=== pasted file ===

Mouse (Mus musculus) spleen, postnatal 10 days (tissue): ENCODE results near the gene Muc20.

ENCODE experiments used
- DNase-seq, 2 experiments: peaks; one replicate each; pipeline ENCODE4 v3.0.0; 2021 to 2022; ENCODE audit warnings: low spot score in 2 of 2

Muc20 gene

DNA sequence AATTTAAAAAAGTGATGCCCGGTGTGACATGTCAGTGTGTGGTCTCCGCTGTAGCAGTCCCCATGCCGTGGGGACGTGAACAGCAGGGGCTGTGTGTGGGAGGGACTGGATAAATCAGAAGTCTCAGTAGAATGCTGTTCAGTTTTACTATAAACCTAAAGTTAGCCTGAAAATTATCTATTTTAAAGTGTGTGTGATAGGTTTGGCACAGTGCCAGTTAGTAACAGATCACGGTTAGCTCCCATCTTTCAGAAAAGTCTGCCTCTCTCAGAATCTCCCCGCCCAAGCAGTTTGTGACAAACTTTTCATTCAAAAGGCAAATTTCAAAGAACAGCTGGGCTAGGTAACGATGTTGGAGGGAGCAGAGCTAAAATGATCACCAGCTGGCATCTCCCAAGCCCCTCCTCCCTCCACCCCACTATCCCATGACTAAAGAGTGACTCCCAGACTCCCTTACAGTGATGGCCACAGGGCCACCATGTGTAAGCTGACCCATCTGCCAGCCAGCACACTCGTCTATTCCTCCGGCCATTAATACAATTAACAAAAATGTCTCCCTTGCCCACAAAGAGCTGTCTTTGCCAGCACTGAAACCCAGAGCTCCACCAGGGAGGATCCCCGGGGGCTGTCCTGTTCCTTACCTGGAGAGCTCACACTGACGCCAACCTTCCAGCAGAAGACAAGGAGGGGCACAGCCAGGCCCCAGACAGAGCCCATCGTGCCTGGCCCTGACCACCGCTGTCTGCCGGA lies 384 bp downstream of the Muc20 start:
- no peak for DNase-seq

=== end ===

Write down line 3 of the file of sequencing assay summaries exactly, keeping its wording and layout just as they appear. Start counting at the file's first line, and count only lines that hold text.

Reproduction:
- DNase-seq, 2 experiments: peaks; one replicate each; pipeline ENCODE4 v3.0.0; 2021 to 2022; ENCODE audit warnings: low spot score in 2 of 2